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"Fantasy and reality collide head-on and pile up, under an amber spotlight where the show biz addled star on the skids -- a has-been who's never really been -- screams/belts out Nivara's 'Smells Like Teen Spirit'"

by Bertie Marshall


I was originally commissioned to write this piece for a Channel 4 website, but due to 'artistic differences' with the editor who proposed 'something edgy' then balked at my first draft -- which just goes to show me (am I still blind in one eye?, I must be): never compromise. I had a hard time spelling that word. It just leads you down a path that even a £100 fee isn't worth. So, as I've done for the past - um - decades, I carry on in my own sweet-and-sour way.

How do you describe the indescribable? Kiki and Herb are the creation of Justin Bond (Kiki) and Kenny Mellman (Herb).

The deranged award-winning lounge duo/drag/punk/ cabaret act.

Kiki is a washed-up boozy chanteuse whose life has passed her by. Herb is her piano bashing life-long accompanist, he is also a homosexual, jew and retard (in Kiki's slurs). Kiki's singing style is Sarah Vaughn crashing into Courtney Love on a dark road, or Judy Garland's last croak.

At any given moment they careen off the rails into Kiki's hilarious monologues which are tragic-comic. Fantasy and reality collide head-on and pile up, under an amber spotlight where the show biz addled star on the skids -- a has-been who's never really been -- screams/belts out Nivara's 'Smells Like Teen Spirit'. Imagine one of your old booze-soaked crazy aunts getting up at a wedding reception and losing it and you'll be close to what Kiki is. But she couldn't do it without Herb. Herb is the pianist's equivalent of Jimi Hendrix, tinkling away behind Kiki's lost words or thunder-bashing the keys in retarded overexcitement. He even sneaks in snatches of Lou Reed's 'Berlin'.

I call Justin and Kenny in their hotel room in Washington D.C. -- The Plaza -- where they've been doing their show for the past 30 nights. A five-day break in their native NYC, then they come to London for the Xmas show. I've known them for a couple of years. I first saw their shows when I lived in NYC.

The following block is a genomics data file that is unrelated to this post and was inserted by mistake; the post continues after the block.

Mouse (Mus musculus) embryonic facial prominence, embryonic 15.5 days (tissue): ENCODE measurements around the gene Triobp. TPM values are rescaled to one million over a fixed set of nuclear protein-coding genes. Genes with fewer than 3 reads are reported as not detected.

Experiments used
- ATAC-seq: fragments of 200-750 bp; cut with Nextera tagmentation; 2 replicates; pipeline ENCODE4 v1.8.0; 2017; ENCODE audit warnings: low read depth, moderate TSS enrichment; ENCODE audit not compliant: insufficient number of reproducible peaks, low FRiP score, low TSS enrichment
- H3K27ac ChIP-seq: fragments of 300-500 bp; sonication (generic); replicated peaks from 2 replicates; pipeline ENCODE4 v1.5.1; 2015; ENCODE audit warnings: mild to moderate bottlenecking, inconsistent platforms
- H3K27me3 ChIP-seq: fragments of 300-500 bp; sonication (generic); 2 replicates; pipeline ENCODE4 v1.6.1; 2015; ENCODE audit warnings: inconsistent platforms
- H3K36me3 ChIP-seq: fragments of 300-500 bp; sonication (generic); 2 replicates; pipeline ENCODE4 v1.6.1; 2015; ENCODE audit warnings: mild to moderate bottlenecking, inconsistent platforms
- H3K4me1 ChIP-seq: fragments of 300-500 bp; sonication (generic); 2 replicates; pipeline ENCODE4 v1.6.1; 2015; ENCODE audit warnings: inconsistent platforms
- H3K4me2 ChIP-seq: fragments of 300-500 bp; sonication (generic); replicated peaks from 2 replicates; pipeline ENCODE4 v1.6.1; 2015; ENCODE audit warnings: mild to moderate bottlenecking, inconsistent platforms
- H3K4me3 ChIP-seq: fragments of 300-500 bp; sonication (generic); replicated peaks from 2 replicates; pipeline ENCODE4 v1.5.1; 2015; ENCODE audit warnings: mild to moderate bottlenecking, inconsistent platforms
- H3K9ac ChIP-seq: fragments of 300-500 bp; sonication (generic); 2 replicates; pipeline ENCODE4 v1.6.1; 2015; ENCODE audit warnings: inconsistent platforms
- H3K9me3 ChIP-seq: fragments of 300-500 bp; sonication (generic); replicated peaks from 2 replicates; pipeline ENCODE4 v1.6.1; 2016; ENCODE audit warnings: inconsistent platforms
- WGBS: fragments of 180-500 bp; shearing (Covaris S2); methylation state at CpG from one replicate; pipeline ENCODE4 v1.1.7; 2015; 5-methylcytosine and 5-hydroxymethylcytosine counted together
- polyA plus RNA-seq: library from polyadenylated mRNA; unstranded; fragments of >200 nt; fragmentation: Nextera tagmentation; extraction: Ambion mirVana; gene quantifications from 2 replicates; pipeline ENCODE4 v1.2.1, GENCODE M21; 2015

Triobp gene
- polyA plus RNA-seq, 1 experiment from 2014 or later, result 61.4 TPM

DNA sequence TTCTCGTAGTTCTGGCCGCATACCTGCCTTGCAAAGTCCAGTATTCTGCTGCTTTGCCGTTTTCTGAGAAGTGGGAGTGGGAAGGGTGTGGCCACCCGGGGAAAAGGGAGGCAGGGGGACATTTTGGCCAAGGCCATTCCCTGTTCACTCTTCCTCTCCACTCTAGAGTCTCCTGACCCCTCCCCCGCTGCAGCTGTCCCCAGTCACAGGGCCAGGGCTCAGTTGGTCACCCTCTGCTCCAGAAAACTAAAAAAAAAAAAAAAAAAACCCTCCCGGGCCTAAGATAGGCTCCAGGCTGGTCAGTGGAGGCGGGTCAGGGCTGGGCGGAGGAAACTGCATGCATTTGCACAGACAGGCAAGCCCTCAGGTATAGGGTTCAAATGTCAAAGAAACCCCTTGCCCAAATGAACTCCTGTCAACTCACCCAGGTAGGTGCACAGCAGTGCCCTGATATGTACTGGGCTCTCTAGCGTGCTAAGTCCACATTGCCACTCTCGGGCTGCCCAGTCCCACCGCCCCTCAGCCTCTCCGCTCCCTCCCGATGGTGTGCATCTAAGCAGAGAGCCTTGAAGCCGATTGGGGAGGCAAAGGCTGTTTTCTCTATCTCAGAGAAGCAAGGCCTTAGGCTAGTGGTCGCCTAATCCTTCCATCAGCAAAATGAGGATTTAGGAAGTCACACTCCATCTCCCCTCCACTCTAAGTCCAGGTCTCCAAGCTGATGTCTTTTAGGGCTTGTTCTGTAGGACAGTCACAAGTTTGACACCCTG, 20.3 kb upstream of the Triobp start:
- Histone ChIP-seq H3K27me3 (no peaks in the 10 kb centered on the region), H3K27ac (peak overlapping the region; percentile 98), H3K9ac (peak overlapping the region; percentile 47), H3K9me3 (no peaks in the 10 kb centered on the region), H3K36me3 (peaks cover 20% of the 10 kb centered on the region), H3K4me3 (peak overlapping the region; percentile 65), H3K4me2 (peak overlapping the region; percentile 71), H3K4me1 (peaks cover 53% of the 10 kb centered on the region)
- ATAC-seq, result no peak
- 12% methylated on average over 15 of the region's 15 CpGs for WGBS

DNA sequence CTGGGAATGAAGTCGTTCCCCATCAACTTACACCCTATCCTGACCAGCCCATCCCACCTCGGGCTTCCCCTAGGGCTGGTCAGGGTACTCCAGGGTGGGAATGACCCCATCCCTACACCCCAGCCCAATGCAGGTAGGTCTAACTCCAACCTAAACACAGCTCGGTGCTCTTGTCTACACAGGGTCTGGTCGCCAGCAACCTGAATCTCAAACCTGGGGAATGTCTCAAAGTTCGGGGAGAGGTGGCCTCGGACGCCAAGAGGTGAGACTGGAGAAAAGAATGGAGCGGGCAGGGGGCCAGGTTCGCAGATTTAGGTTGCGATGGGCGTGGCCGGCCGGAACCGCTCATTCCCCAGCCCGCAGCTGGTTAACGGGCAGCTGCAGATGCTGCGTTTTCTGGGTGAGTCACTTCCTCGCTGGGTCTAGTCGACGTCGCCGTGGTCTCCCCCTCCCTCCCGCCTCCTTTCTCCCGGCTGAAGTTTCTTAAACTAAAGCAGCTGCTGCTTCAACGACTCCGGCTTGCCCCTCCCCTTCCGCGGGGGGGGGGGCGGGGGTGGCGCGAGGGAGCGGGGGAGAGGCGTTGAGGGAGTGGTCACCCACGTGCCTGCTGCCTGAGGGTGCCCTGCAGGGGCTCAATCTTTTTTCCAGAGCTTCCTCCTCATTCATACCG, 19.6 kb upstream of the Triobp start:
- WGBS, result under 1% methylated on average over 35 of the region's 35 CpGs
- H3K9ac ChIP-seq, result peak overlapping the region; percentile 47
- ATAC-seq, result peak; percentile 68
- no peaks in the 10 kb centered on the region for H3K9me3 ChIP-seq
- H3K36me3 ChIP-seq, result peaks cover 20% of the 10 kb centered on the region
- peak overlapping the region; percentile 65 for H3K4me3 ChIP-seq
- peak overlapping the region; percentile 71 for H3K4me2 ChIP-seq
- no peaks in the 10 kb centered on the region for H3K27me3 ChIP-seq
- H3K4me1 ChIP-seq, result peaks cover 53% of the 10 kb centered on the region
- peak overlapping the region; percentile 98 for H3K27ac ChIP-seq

Justin/Kiki answers the phone. I'm trying to picture the hotel room in D.C. Are there matching sofas and curtains? Can they see the White House or the holey Pentagon?

How is Justin dressed? A known androgyne, I'm sure he's in stirrup slacks and a blouse, and he usually wears his longish blond hair in a plat at the back. I wonder if Kenny (Herb) is in a polyester suit? Perhaps not. Actually, over the phone all I can 'see' is a floating blackness and now Justin's deep, slightly southern voice.

Justin: Hi Bertie! What've you been up to?

Bertie: Well let's see. I made a little film with Mike Diana called Peehole which was shown at the Horse Hospital in September. I'm trying to get to Holland coz Mike's over there now and I want to do Peehole 2 where I take him to Anne Frank's house in Amsterdam in Nazi uniform and get him to hide...

Justin: Wow! That's fucked up!

Bertie: Anyway, tell me about the Xmas show.

Justin: Well let's see it's our take on Xmas, sort of anti-Xmas! I mean really anyone born on Xmas day doesn't come to a good end! Xmas is for all the lost souls, the jews, the retards, the dispossessed, of course Herb and Jesus are all of the above!

Bertie: I can see Kiki getting up on that cross and...

Justin: That's Easter, Bertie!